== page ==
Richard Houskamp and the Brauers have differing views of the healtcare debate
GRAND RAPIDS (WZZM) - It's been a somewhat stressful week for some following the heated Supreme Court hearings on the Health Care Reform Law. Everyone from the uninsured to small business owners watched the arguments closely.
WZZM talked with two local people, both with a lot hanging on the high court's decision.
Ken and Linda Brauer of Rockford are an older, educated couple who never thought they'd find themselves unemployed and without health insurance.
Richard Houskamp is a local small business owner, who says if the law isn't overturned, he may have to outsource his work overseas in order to pay for higher insurance costs.
Both are pulling for different outcomes.
"It's really sad to think this could be overturned," said Linda Brauer.
She lobbies for mental health councils in the area, and has made multiple trips to Lansing recently to fight for broader coverage for neuropsychiatric disorders. But the Brauers have been living without their own coverage for two years. Ken lost his job awhile back. At first they paid into COBRA.
"I was sure we would get jobs within two months," said Linda.
But the two months turned into 18 months, and eventually they spent $18,000 on COBRA.
"We depleted the last of our savings paying for COBRA, so we would have portability when we did get new insurance, so that would cover pre-existing conditions, but that didn't work out," she said. "I don't mind if we have to pay the mandate. I would much rather do that than have no insurance."
The only plan that would cover Brauer's pre-existing conditions at their age requires a $10,000 deductible.
"We both have Master's Degrees and just didn't realize we would be in this place," said Linda.
"People think that this is about being responsible, and that everyone can get health care, but they can't, they can't get a job with full-time benefits when they're our age, it's really hard."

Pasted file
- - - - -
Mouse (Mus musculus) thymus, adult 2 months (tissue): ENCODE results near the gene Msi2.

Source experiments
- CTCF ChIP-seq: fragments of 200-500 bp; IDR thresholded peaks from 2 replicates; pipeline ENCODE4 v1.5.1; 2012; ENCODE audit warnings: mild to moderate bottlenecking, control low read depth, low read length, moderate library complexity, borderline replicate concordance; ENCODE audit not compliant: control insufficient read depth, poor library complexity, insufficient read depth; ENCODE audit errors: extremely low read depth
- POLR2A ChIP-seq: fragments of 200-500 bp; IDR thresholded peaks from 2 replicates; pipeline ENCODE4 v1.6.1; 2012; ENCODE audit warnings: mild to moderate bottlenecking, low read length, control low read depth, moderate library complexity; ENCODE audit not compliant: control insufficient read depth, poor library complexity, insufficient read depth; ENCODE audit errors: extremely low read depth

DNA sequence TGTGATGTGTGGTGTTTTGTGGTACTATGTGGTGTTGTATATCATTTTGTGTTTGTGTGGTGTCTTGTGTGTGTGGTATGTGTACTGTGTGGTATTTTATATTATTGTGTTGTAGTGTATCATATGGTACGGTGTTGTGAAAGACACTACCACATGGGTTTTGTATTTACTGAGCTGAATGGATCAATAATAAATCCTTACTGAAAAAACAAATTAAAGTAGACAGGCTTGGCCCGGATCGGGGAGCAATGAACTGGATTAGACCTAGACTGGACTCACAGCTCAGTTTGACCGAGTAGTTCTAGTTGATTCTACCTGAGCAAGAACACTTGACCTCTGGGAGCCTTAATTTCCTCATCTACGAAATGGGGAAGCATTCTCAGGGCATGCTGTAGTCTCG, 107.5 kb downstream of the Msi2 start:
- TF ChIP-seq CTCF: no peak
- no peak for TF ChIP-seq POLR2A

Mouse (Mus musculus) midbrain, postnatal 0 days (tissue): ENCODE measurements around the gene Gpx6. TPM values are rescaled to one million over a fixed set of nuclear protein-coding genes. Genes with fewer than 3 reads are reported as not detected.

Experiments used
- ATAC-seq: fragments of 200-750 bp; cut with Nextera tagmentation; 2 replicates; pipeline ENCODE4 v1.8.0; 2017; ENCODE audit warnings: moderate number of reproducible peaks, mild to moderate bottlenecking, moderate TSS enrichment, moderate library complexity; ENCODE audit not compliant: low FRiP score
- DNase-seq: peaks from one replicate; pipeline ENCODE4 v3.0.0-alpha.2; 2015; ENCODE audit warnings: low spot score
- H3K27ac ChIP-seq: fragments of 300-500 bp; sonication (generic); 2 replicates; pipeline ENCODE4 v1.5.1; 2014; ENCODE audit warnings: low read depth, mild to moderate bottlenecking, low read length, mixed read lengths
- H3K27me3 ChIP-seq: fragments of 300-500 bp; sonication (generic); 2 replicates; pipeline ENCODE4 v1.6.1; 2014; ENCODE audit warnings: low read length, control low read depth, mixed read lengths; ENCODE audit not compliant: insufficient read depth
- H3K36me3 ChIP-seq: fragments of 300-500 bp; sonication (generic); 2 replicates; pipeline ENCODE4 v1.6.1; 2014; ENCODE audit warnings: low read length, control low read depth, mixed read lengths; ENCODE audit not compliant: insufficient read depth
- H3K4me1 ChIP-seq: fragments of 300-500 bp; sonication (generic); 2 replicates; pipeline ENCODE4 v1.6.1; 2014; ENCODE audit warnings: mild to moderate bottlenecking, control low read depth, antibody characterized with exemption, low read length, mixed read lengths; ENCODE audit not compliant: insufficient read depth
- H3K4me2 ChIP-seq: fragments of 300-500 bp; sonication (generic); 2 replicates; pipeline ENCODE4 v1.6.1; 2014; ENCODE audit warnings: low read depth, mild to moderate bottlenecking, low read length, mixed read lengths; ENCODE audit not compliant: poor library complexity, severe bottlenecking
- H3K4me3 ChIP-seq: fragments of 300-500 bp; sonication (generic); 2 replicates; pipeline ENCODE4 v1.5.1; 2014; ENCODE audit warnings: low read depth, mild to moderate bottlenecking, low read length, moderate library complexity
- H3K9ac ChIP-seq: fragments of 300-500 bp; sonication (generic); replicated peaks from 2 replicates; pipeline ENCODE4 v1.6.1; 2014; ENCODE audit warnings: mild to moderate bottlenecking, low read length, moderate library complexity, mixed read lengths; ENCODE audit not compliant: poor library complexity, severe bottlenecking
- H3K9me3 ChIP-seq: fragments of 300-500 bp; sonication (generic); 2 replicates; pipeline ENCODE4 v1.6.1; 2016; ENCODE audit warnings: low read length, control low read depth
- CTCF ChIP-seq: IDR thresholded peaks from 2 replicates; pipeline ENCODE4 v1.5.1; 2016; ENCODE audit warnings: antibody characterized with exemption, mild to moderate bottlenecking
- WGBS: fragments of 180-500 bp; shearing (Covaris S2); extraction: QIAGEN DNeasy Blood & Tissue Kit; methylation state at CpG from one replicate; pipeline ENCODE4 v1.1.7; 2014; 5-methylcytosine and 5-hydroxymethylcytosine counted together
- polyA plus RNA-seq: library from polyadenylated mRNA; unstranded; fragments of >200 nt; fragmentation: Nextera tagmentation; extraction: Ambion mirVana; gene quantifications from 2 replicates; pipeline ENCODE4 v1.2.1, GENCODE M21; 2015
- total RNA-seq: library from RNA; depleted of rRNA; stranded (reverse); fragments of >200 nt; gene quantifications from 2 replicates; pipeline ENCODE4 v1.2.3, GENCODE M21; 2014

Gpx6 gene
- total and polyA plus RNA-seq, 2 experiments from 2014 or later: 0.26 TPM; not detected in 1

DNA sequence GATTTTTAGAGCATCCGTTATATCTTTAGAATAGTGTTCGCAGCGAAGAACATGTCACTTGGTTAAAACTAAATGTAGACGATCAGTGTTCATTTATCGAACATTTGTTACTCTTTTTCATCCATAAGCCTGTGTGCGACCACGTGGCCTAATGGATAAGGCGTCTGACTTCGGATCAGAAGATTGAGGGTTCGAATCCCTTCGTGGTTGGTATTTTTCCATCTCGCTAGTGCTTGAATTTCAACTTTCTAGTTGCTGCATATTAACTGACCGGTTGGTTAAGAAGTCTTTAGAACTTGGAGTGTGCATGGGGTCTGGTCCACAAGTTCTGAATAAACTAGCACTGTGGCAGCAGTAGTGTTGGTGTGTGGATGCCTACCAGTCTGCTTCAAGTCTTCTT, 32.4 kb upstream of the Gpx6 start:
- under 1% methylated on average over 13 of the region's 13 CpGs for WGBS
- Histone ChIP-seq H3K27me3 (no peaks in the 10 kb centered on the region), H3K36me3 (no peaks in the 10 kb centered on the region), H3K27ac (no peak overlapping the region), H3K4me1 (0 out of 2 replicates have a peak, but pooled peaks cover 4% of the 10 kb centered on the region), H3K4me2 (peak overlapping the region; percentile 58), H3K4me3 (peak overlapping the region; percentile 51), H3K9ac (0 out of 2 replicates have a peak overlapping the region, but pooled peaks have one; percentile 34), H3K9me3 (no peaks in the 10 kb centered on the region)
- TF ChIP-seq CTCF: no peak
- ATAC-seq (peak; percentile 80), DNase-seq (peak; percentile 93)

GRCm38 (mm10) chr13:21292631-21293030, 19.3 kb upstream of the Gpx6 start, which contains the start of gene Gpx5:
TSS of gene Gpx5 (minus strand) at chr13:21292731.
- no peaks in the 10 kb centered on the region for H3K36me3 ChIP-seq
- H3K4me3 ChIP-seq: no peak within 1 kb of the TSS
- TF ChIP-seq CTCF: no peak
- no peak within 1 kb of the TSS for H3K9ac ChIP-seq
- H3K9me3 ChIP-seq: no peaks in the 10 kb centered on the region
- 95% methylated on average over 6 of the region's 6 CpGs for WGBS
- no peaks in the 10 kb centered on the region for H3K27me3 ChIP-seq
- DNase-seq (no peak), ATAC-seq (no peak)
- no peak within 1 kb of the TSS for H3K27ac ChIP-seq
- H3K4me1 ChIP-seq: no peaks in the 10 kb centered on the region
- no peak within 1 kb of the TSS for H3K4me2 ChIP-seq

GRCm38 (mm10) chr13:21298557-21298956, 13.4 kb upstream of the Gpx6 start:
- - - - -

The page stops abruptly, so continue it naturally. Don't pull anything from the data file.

Court arguments signal the mandate is in grave danger of being struck down.
Houskamp, who runs web design and marketing company Neural Planet in Grand Rapids, says their arguments surprised him.
"I was more pessimistic. I was very concerned that the court was simply going to look the other way," he said.
"When we hear the justices recognizing that this is that severe, and that they have that level of concern, I think there's a very good chance it will be overturned," said Houskamp.
He listened intently because if the law isn't overturned, his health care costs will go up. But he has more to worry about.
"Our services with the online and business applications and software applications are typically one of the services that gets cut."
He has 11 employees and wants to add a few more this summer, but says he could end up with fewer all together.
"Because we produce software, we could produce it anywhere in the world. Our contingency plan is if the costs goes up to where it becomes unmanageable, we simply move positions overseas."
The Supreme Court's decision won't come until late June.
Those inside the hearings say it appears the majority of the court believes that if they rule the individual mandate unconstitutional, then the rest of the health care law probably cannot be saved.